Now, as mentioned earlier, Assassin’s Creed would bounce back. In 2009, the slick-tongue, lady-killing Ezio Auditore da Firenze would give us the game we wanted all along. Set during the Renaissance, the game introduced hiding amongst courtesans, and hiring mercenaries and thieves to distract guards while you proceeded forward. You could blend in with a crowd of random strangers to avoid detection. Ezio could even toss sand in guard’s eyes to escape a tight jam.
Then there were da Vinci’s inventions. A hang-glider to drop down on enemies from. Smoke bombs to blind guards. Dual hidden blades for double-kills. There was even a gun to eliminate targets from afar. Group all of this together with better parkour and platforming for easier movement and greater stealth options, and you have one sneaky adventure on your hands. On top of being a very stealthy experience, Assassin’s Creed II was also very educational. Landmarks, historical figures, and battles all had options for you to select and read up on.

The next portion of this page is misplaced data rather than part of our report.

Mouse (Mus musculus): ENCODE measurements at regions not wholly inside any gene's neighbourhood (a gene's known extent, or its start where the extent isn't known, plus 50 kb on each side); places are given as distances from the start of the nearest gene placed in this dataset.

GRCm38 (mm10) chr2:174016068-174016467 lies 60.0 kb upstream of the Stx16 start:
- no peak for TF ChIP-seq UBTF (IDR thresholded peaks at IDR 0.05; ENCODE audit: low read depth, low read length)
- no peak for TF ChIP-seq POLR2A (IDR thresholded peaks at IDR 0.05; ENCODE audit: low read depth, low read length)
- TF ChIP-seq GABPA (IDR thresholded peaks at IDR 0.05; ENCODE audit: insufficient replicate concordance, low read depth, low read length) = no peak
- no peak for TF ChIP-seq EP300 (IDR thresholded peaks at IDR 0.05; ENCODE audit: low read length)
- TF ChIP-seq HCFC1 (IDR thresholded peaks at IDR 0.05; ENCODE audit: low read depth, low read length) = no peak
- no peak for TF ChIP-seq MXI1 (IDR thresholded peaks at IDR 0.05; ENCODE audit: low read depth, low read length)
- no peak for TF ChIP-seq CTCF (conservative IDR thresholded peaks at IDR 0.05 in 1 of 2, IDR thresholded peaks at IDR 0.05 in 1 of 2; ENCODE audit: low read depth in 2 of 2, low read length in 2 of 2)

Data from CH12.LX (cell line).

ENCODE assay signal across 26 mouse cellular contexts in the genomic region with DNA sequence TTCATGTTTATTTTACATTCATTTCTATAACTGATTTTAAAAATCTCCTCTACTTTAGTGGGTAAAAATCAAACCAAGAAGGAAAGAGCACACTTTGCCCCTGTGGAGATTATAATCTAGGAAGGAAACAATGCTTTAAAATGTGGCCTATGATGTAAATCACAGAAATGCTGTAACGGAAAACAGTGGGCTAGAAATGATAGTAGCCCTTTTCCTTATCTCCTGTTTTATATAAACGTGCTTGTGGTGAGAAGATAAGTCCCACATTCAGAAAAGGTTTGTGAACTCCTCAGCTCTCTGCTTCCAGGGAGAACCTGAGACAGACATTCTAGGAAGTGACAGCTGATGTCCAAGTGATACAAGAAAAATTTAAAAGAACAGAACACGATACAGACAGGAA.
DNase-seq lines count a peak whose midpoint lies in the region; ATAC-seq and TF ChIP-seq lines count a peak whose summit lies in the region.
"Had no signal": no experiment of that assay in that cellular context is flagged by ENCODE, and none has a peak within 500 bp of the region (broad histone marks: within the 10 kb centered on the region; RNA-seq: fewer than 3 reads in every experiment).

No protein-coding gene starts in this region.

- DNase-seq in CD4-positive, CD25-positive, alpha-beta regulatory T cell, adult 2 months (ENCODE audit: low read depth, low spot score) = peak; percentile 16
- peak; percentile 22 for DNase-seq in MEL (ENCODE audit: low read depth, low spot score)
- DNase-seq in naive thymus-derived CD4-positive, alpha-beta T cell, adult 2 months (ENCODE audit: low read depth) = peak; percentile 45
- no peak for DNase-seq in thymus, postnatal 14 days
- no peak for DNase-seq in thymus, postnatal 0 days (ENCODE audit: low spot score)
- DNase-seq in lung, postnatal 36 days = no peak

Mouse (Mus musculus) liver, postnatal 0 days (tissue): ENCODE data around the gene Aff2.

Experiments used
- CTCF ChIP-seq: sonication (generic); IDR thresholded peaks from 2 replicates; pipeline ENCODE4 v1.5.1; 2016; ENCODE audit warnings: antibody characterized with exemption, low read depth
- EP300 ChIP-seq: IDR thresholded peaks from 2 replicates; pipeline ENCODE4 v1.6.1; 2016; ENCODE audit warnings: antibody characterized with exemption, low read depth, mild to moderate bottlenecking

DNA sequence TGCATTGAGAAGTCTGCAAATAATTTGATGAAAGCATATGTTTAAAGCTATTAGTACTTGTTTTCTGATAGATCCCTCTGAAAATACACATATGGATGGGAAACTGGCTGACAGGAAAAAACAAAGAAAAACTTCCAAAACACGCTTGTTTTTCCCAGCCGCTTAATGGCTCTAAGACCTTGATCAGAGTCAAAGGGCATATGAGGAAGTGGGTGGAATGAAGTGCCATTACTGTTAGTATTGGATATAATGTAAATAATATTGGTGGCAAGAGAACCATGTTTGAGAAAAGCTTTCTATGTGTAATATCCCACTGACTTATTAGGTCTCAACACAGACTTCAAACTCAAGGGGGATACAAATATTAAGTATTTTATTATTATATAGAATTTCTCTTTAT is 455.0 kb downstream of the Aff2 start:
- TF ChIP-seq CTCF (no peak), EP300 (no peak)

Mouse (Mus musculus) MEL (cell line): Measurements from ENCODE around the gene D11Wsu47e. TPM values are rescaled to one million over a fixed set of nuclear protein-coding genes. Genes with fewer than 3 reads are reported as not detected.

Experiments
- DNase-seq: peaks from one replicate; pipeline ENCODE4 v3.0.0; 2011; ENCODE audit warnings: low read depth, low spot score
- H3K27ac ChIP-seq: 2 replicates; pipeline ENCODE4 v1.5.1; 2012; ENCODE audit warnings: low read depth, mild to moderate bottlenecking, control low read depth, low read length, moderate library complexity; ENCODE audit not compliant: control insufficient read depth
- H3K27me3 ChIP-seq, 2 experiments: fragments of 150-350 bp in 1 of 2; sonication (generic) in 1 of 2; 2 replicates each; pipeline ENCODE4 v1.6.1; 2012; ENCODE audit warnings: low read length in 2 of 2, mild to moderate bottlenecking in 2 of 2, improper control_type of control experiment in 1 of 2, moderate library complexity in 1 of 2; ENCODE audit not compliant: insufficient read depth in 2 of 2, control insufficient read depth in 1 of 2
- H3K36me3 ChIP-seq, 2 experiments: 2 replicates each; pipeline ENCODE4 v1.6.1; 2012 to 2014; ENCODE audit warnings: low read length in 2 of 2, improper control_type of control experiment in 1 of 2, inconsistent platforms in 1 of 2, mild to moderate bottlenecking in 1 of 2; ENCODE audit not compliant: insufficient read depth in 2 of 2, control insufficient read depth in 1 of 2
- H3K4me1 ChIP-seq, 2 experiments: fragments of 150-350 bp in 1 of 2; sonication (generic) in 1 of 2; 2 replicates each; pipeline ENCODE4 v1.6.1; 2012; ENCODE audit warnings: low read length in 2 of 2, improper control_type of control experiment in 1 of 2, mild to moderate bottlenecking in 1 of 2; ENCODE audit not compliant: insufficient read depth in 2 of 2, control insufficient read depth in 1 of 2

And they say you can’t learn anything from a video game.
As the generation wound on, we would see Ezio return a few more times in Brotherhood and Revelations. These games introduced a band of assassin’s that you could recruit and train, and have them carry out take downs by a simple command. This kept you in the clear, and made sneaking all that much easier. We would also see the return of Sam Fisher in Splinter Cell: Conviction. The game took a much faster, more action-packed route than ever before, but introduced a new feature called “Mark & Execute” that allowed Sam to pinpoint a number of targets and eliminate them successively in a timely fashion. It was a slick feature that fit for such a gritty installment. But the slickest feature would be saved for a game a little ways down the road. A game that would go on to fill the void left by the disappearance of Thief.